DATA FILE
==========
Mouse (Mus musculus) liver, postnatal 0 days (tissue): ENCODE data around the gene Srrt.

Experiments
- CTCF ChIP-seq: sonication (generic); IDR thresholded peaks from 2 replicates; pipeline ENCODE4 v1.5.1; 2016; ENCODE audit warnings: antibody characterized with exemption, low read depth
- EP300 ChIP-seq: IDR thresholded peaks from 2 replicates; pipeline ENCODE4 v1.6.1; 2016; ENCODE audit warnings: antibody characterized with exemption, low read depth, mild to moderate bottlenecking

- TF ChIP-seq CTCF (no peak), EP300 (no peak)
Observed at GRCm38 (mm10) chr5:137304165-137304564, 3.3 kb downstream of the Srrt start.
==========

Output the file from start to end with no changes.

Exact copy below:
Mouse (Mus musculus) liver, postnatal 0 days (tissue): ENCODE data around the gene Srrt.

Experiments
- CTCF ChIP-seq: sonication (generic); IDR thresholded peaks from 2 replicates; pipeline ENCODE4 v1.5.1; 2016; ENCODE audit warnings: antibody characterized with exemption, low read depth
- EP300 ChIP-seq: IDR thresholded peaks from 2 replicates; pipeline ENCODE4 v1.6.1; 2016; ENCODE audit warnings: antibody characterized with exemption, low read depth, mild to moderate bottlenecking

- TF ChIP-seq CTCF (no peak), EP300 (no peak)
Observed at GRCm38 (mm10) chr5:137304165-137304564, 3.3 kb downstream of the Srrt start.